The sign declared, Bitte Esel nichtfüttern, and in Germany, the land so famously-known for its rules, I obliged.
Even though visitors to the Christmas Market in Oberammergau, Germany were asked not to feed the photogenic donkeys (to keep the live Christmas props from developing upset stomachs), rubbing of the animals’ cotton ball-like ears seemed to be encouraged. Before I approached the stable, I had even noticed that Saint Nicholas was giving the cuddly beasts a head massage.
We had merely set out on a routine errand to find a hair stylist and pharmacy in Oberammergau, Germany. Instead, we found ourselves pleasantly distracted by something quite out of the ordinary, at least for us: the soothing, foghorn-like sound of Alphorns, playfully known as ‘Ricola horns’.
On the eve of December 6th, as a young girl, I placed my shiniest shoes in front of my bedroom door, anticipating the arrival of Saint Nicholas. The next morning, I eagerly popped out of bed, delighted to find my footwear stuffed with oranges, Christmas cookies, chocolates and tiny trinkets. St. Nick didn’t visit most of my classmates’ homes but I suspect he visited mine because of my family’s German ancestry.
Last night, in homes throughout Germany and other corners of Europe, many children prepared for Sankt Nikolaus’ arrival in much the same way as I used to. Legend has it that ‘good’ children will find their footwear overflowing with sweet treats and small toys. Naughty kids, on the other hand, are only gifted a bundle of twigs.
Santa Claus is believed to have developed from this custom, with stockings overtaking shoes as a vessel for holiday goodies.
This past weekend, we had our first sighting of St. Nicholas, braving frosty weather to partake in Oberammergau’s Christkindl Market fanfare. While a choir sang holiday tunes in German and English, revelers warmed their hands by swirling mugs of ruby-red Glühwein (literally ‘glow wine’ — a hot, mulled wine beverage with red wine and spices).
Stands staffed by hearty residents of all ages overflowed with a blend of culinary offerings such as homemade donuts, heart-shaped waffles, cakes dusted with a snow-like sugar, plump bratwurst and golden schnitzel. Some catered to the holiday gift shopper, while one stand offered attendees the chance to guess the weight of meat prizes. As the afternoon progressed, more and more snowflakes danced down from the sky and young girls dressed like angels handed out flyers for upcoming community holiday events.
With rosy cheeks, noses befitting Rudolph, and toes and fingers slowly turning into icicles, we headed home to warm up.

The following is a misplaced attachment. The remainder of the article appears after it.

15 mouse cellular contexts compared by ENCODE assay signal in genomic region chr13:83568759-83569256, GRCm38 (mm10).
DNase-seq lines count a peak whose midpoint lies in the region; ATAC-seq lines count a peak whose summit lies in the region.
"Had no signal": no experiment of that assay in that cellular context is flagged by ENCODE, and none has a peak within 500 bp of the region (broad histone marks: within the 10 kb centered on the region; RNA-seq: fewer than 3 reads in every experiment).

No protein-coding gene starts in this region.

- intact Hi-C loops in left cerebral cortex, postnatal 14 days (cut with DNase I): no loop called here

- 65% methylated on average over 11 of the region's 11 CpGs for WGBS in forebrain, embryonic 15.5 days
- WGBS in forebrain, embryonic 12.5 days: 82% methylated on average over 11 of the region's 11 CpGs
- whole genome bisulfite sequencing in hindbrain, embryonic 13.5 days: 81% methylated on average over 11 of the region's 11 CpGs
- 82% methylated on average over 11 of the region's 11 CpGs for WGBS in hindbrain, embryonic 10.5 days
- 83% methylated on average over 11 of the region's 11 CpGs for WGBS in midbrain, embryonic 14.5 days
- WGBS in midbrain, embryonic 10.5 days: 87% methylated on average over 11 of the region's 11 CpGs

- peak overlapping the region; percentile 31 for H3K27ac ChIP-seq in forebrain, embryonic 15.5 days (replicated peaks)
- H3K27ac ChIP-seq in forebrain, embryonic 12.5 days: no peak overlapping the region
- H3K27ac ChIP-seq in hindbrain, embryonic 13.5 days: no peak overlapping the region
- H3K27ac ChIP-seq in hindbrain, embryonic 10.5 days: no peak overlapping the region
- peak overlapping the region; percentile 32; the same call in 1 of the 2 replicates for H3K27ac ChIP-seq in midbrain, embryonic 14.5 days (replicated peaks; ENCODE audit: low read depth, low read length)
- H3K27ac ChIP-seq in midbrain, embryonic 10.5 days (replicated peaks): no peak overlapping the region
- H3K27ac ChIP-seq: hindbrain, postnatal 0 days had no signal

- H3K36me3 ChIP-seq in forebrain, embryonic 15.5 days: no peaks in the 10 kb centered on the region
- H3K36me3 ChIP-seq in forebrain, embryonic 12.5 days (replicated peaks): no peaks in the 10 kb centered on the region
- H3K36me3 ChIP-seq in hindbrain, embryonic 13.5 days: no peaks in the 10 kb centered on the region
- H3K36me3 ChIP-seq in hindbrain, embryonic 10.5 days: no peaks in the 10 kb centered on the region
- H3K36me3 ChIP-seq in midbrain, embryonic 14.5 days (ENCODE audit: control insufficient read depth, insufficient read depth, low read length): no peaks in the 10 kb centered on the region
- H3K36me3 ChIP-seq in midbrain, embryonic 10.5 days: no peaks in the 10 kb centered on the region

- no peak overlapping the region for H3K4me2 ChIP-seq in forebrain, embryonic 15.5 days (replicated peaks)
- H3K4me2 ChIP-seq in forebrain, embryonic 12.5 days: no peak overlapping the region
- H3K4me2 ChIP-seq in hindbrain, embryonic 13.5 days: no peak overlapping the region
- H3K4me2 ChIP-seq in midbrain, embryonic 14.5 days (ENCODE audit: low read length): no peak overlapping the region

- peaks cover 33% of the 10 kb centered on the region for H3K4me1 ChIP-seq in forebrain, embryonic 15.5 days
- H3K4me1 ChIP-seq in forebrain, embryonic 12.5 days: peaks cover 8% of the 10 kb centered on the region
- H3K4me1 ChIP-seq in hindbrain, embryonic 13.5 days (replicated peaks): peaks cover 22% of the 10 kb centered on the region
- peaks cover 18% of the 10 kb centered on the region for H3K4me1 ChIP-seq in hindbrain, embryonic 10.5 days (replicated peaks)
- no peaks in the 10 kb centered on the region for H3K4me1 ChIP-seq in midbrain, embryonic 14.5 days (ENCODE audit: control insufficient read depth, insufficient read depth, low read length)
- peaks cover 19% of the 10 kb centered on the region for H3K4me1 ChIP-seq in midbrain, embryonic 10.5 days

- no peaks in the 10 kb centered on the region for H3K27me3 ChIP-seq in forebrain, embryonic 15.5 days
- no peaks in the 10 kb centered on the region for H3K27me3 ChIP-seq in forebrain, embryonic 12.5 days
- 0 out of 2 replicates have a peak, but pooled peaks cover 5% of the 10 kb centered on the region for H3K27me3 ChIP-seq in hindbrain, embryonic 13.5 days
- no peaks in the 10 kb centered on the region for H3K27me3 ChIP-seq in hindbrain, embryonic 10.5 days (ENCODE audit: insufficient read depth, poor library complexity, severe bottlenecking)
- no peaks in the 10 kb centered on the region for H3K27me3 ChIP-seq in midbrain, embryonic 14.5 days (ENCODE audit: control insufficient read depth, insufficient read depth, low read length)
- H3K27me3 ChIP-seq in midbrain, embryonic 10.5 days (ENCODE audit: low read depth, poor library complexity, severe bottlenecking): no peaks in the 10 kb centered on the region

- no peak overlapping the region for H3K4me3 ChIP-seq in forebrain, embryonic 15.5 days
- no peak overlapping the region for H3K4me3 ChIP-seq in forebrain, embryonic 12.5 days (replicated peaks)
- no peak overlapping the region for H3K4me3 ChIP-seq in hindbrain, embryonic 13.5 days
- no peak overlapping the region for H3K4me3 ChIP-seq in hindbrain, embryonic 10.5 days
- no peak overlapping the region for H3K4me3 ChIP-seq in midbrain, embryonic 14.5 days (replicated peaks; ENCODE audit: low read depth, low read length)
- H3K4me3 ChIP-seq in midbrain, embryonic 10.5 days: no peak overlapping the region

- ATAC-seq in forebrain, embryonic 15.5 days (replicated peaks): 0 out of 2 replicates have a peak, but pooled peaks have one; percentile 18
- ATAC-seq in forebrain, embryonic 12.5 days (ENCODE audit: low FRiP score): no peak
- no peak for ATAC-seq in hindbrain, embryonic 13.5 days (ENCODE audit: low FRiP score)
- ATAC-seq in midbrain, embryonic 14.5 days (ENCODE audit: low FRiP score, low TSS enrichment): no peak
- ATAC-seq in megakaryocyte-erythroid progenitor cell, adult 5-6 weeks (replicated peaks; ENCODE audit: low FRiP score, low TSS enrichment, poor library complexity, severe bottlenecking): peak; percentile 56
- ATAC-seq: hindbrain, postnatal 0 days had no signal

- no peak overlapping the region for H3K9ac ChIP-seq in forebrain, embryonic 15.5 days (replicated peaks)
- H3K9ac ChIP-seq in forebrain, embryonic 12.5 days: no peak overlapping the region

With Oberammergau’s Weihnachtsmarkt (Christmas Market) just around the corner, we will continue to usher in the holiday season in the coming days. In the meantime, to combat the cold and deluge of snow we’ve been receiving the past days, we’ll break out our own bottle of Glühwein at home, while toasting to the holidays. If you’d like to make your own Glühwein, do try the recipe that follows.
Cheers & best wishes for a happy holiday season!
Today, St. Nick stuffed our shoes with German chocolates and oranges. If you celebrate Saint Nicholas Day in your home, what type of goodies did St. Nick leave you or your little ones? Will you be going to any Christmas markets this season?
Finally, if you’re inspired to warm up with a cup of Glühwein, do check out this simple recipe in the BBC’s recipe section.
Where in the World?
The town of Oberammergau is located about 90 km (55 miles) southwest of Munich. Oberammergau hosts a Christkindlmarkt each winter. The Christkindlmarkt takes place the first Sunday of Advent. Christmas markets (Weihnachtsmärkte) are held in other towns in the region. See the Ammergauer Alpen site for specific details.
To get to Oberammergau by rail or by bus, consider getting the Bayern or Regio Ticket (website in German, but you can use Google Translate). These special tickets start at €20/25 for one passenger, and cost €6 for each additional passenger. You can use them to travel via bus and train throughout much of the region, making them a better deal if you want to make a few stops in a day. You can purchase tickets online, via a ticket machine, or in person.
T’was Christmas Day in Cambodia… The sun shone brightly overhead. Golden grass and towering palm trees danced in the strong gusts of wind. Cows mooed and baby chicks tiptoed about.
Though we were far from our family and friends who are scattered throughout the world, we yearned to have a special holiday. And indeed we did, surrounded by our new Cambodian friends, as well as an adventurous and kind couple from France.
On Christmas Morn, on a family compound in Cambodia’s Takeo Province, we learned how to thresh rice. Following our bed & breakfast owner’s cousin’s cues, we thrashed the dry bundles against a table comprised of thin wooden slats.